A German investigation uncovered that Eter, the Libyan agent, ran a CIA-front operation in Malta and had long worked for the CIA. He may have been acting as a provocateur who orchestrated a black-flag attack designed to provide a pretext for the U.S. bombing of Libya.
At the time of the LaBelle Discotheque bombing, Eter worked for the Libyan embassy in East Berlin but made regular visits to the U.S. embassy, as was detailed in records kept by the East German secret police. Interrogation transcripts reveal that Eter was the one to bring the operating instructions for the bomb to the flat of his co-defendents at the 2001 trial, Ali and Verena Chanaa.
Phony Intelligence and CIA/Mossad Moles
After the bombing, the National Security Agency (NSA) claimed to have intercepted coded exchanges between Tripoli and the East Berlin Libyan People’s Bureau that said: “We have something that will make you happy.” A second cable, hours after the bombing read: “An event occurred. You will be pleased with the result.”
Under orders from the NSC, the raw coded intercepts were sent straight to the White House, bypassing normal NSA analysis channels, drawing criticism from at least one NSA officer. A West German intelligence official, who later saw the cables, said he was very critical and skeptical of U.S. intelligence blaming the Libyans.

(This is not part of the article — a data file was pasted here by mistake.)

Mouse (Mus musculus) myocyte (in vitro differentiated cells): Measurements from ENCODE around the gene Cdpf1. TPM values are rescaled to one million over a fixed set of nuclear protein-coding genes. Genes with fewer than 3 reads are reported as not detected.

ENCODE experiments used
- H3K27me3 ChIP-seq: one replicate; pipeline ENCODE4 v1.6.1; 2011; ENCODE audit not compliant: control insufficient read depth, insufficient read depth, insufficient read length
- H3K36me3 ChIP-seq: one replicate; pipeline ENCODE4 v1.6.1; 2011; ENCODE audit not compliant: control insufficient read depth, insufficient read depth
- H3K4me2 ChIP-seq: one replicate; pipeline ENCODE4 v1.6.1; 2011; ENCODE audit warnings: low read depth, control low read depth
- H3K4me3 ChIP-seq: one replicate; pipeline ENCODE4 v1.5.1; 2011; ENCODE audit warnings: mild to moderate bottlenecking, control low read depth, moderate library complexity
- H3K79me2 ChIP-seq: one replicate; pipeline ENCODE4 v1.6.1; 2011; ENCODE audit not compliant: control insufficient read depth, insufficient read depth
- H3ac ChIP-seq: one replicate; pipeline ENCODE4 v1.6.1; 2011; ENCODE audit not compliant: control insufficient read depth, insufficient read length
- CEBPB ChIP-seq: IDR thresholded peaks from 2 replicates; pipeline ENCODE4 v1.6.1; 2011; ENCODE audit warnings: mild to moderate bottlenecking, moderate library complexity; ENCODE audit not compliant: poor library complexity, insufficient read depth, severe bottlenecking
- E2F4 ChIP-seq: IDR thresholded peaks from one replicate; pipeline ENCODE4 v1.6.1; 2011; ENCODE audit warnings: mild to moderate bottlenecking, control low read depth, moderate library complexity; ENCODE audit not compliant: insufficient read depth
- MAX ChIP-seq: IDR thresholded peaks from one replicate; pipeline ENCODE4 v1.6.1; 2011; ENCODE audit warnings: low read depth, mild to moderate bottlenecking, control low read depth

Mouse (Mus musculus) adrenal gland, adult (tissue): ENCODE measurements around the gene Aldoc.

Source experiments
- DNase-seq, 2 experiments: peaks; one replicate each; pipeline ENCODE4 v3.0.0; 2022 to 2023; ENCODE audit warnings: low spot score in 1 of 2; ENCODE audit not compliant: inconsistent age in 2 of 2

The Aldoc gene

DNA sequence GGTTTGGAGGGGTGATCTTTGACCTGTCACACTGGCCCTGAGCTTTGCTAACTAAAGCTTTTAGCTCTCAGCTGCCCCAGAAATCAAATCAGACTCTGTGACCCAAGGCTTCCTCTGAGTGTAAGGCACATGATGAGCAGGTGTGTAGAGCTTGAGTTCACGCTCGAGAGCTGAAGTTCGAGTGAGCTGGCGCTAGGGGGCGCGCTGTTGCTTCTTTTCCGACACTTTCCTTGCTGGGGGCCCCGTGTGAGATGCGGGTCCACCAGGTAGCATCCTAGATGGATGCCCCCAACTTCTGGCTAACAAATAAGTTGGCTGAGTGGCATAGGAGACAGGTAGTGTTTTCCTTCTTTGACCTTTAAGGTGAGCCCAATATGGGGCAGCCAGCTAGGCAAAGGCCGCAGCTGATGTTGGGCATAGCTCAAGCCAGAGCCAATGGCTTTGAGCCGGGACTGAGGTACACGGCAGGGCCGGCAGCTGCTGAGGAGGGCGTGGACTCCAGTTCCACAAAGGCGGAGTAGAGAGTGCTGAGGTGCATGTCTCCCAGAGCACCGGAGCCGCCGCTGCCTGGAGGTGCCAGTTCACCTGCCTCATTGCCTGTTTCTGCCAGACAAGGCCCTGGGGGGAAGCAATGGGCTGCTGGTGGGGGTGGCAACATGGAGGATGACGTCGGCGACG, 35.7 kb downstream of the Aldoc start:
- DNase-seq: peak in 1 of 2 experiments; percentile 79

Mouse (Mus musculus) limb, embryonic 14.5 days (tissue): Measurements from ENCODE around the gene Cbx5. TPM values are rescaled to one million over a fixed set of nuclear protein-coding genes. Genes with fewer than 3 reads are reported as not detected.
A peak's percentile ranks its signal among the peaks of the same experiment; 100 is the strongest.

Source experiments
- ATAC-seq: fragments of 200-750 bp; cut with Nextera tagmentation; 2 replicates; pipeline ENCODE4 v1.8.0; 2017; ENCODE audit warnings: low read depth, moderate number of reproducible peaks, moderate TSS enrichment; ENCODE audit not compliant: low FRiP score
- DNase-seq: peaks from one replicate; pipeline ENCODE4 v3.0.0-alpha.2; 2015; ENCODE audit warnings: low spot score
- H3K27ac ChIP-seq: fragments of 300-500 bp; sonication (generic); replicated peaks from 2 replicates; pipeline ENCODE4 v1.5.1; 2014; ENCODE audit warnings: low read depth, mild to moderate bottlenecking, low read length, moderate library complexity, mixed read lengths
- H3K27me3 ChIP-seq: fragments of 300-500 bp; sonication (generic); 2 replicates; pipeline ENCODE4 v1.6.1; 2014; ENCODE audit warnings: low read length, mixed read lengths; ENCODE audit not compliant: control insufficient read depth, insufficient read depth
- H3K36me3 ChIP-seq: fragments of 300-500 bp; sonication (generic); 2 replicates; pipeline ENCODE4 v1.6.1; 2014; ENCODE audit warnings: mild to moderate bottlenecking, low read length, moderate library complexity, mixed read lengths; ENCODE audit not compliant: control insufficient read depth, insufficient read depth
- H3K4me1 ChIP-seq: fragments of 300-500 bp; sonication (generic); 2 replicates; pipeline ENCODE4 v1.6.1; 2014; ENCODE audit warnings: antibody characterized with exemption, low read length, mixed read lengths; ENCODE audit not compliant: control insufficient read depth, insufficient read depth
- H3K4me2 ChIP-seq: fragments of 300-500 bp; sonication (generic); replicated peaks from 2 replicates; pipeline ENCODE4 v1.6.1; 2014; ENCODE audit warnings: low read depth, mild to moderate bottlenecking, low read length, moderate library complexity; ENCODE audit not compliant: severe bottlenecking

Stasi documents passed on to West German officials based on three separate informants, indicated the attack was planned by the Popular Front for the Liberation of Palestine General Command [PFLP-GC], which had met in Tripoli a month before.
One of the PFLP-GC members who was allegedly part of the plot was nicknamed “Nuri” (Youddeff Chiraldi). The case against the PFLP-GC fell apart during the 1993 trial of another alleged ringleader, Imad Mahmoud, a member of the PFLP-GC who purportedly received grenades and pistols from Libyan diplomats in East Berlin.
Numerous witnesses did not appear at the trial because it was thought they were being protected as assets of Western intelligence services or the Israeli Mossad, according to the World Socialist website.
The Soviet KGB, in a document cited by a German documentary film, gave the opinion that American counterintelligence planned to use “Mahmoud” to concoct a case for the involvement of Libyan terrorists in the attack.
An informant attached to Nuri’s group, Mahmoud Abu Jabbar (code named “Faysal”) was, according to KGB files, a CIA “asset.” A KGB report indicated that “Faysal” had met with his CIA contact two days prior to the attack, and told them the price of the bombing would be $30,000 and not $80,000 as previously agreed.
Stasi defector Colonel Joachim “Frank” Weigand concluded that Nuri was an agent for the West German police. While Nuri was wanted for the murder of a Libyan CIA informer, he managed to repeatedly cross Checkpoint Charlie (the East-West Berlin border crossing), one of the most tightly guarded border crossings in the world.
“The Yanks Did This Thing Themselves”